As I stake out my position on the couch this evening – close enough to reach the pretzels and my beer, but with an optimal view of the TV – it will be nice to imagine that the spectacle about to unfold is a sporting event.It shouldn’t be too hard: after all, there on the screen will be the field, Brian Urlacher stretching out his quads, Peyton Manning tossing a football, referees in their freshly-starched zebra uniforms milling about.Yes, I’ll think to myself, this has all the makings of a football game. How foolish. The Super Bowl isn’t about sports; it’s about making money.And with 90 million or so viewers, there is a lot of money to be made. With CBS charging an estimated $2.6 million for each 30-second advertising spot, it’s no surprise that corporations don’t mess around with guessing what the most effective approach will be for selling their products.They call in the scientists.brain-on-advertising.jpg For the second year in a row, FKF Applied Research has partnered with the Ahmanson-Lovelace Brain Mapping Center at the University of California, Los Angeles, to “measure the effect of many of the Super Bowl ads by using fMRI technology.
Making Innovation Happen
A Global Aggregation of Leading Edge Articles on Management Innovation, Creative Leadership, Creativity and Innovation.
This is the official blog of Ralph Kerle, Chairman, the Creative Leadership Forum. The views expressed are his own and do not represent the views of the International or National Advisory Board members. Tweet ______________________________________________________________________________________
Entries in research (20)
Customer and market research, competitive benchmarking, and focusing on market share could be detrimental to your organization's future performance. These approaches are critical improvement tools. Top performing organizations have turned them into a disciplined and useful science. But they can also lead to "me-too" followership or - even worse - commodity products and services that compete only on price.
Reflections Using Arts Based Processes when Working with Centers of Excellence - Linda Naiman, Creativity At Work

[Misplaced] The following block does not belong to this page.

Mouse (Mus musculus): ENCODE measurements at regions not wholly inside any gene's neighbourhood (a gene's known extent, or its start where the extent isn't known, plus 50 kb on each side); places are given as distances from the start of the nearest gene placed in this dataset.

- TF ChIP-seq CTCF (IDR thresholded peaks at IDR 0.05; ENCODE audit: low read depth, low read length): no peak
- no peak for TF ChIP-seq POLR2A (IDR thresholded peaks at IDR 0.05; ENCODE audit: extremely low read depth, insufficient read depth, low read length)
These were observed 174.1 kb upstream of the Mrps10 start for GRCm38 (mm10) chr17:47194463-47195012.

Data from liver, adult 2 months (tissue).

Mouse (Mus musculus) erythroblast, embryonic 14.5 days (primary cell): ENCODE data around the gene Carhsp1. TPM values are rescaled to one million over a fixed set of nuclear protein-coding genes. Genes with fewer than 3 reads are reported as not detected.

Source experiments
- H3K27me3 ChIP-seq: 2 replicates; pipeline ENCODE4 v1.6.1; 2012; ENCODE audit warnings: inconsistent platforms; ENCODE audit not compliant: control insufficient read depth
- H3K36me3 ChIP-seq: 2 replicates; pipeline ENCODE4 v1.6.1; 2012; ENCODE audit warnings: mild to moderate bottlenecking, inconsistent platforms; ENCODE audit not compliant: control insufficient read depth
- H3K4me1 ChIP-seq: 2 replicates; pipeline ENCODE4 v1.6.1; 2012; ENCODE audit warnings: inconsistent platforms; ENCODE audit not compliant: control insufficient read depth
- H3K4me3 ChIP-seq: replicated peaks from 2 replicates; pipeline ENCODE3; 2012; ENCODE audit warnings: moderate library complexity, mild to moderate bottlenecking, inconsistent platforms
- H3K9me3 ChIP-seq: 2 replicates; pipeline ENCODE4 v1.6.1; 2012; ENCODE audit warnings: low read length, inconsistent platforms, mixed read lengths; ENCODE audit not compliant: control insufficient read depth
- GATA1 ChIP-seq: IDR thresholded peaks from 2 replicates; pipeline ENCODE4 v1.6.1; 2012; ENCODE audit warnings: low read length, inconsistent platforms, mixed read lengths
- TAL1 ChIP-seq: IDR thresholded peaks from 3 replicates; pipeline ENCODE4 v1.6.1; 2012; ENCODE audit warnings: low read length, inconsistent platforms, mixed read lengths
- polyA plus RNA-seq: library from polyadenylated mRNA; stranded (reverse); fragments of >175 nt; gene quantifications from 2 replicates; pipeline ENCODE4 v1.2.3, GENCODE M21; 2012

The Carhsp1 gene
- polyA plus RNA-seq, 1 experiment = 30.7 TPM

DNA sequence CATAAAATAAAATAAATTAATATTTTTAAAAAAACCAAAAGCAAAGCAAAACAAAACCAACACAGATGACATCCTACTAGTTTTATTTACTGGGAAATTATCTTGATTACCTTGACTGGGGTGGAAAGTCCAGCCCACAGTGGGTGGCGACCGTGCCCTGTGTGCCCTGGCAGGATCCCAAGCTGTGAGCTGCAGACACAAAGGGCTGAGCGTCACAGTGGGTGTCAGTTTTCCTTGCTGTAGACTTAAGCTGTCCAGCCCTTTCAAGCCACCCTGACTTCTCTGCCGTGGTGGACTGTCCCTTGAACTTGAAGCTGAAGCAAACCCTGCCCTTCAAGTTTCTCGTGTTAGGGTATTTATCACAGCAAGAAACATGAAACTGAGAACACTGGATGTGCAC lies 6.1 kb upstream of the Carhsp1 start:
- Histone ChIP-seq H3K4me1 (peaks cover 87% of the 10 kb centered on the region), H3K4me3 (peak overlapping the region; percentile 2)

Over the past year I have been invited by some of the largest and most successful companies in the world to introduce the arts as a catalyst for developing creativity, leadership and innovation within the organization. I’ve been working within specific business units of these global organizations, and I would describe these units as centers of excellence with an entrepreneurial appetite for creativity, innovation and the willingness to try something new. I’ve noticed the leaders who run these business units, track what’s on the leading edge, and invite “best of breed” to learn from. This approach, combined with sufficient resources, and sound-management practices, contributes to creating a culture that fosters innovation as well as excellence in business performance.
It’s almost that time of year again. Strategic planning teams all over the world will gather behind closed doors in a vain attempt to predict the future – except for the visionary ones who are saying “Enough!” They have realized that doing the same thing over and over again and expecting different results is, well, simply crazy. Remember the first James Bond movie you ever saw? Regardless of who was playing 007, you couldn’t help but be swept up as he outgunned and outsmarted the bad guys and saved the day. Now think of the last James Bond movie you saw. Did it give you the same thrill? Or did you almost fall asleep? It’s not the actor, or the mind-numbing car chases and explosions to blame. It’s the fact that we’ve seen it all before, year after year, we know how it ends. We’re left feeling vaguely unsatisfied, hoping for something more substantial.
At first glance, Zappos.com, the online retailer, appears to have little in common with General Electric (GE), the multinational conglomerate. Hit hard by the recession, GE is in the throes of scaling down its financial services subsidiary, GE Capital, by an estimated 40%. Zappos, on the other hand, is tapping into changing consumer habits and ramping up for 30% growth over the next 12 months. Yet surprisingly, these two organizations with their rapidly shifting environments face similar challenges in motivating and engaging their employees. For Zappos, it's about creating and maintaining passion in a call-center culture. For GE, it's about keeping people engaged in a changing climate. Named among the 20 Best Companies for Leadership in a recent BusinessWeek.com/Hay Group survey, both GE and Zappos put a premium on